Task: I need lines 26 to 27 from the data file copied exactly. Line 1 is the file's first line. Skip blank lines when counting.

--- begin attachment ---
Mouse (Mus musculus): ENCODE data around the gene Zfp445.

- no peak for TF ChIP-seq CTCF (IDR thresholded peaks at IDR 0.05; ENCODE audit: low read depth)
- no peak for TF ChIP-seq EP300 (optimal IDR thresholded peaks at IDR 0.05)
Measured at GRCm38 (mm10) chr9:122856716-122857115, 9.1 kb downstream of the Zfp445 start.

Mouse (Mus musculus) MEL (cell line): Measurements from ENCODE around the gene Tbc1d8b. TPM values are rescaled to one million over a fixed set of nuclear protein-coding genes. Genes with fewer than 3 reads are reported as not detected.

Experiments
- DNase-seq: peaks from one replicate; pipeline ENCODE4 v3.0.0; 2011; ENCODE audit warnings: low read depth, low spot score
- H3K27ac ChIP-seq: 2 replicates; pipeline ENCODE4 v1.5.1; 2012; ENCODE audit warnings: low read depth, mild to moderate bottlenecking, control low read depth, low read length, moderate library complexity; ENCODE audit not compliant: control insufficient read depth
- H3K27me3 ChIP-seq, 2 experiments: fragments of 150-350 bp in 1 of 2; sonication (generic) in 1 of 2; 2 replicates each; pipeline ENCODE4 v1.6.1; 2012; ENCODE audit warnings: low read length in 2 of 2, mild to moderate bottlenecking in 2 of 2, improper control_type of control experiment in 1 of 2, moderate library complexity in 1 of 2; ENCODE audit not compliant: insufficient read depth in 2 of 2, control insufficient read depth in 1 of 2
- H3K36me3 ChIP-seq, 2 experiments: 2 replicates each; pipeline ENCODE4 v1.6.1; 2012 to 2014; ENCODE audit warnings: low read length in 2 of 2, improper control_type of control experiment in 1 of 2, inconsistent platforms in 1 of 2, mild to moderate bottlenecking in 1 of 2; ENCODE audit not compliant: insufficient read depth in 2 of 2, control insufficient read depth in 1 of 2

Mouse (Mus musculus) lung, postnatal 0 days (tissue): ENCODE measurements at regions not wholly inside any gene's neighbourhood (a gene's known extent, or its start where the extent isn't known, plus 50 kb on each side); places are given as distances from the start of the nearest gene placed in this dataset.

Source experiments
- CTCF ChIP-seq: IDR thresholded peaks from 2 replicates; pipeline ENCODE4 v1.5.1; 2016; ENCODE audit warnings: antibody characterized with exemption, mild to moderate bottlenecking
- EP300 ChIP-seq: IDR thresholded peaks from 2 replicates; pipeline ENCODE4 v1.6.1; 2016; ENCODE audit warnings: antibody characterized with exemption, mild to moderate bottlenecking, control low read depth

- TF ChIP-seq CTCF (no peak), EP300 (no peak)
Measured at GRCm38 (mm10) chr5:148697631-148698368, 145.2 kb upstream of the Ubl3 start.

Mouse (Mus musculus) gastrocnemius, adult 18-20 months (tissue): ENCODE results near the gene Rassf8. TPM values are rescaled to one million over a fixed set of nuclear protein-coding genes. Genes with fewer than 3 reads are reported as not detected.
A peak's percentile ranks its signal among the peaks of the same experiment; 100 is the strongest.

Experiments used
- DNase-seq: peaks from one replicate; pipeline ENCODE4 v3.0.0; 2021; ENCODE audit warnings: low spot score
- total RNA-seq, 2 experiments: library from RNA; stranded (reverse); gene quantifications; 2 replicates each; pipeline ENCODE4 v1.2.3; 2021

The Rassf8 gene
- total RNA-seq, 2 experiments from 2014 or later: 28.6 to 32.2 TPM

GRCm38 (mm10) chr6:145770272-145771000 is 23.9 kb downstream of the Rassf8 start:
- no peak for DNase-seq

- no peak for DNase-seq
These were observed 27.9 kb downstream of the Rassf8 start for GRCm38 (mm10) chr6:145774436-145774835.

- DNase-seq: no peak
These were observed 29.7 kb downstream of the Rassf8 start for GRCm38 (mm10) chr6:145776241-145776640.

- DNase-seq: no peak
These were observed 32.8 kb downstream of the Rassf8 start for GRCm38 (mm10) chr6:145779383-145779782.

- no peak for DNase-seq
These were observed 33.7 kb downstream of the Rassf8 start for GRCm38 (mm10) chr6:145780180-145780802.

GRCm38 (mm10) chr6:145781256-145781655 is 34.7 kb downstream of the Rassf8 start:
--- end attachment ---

- no peak for DNase-seq
These were observed 27.9 kb downstream of the Rassf8 start for GRCm38 (mm10) chr6:145774436-145774835.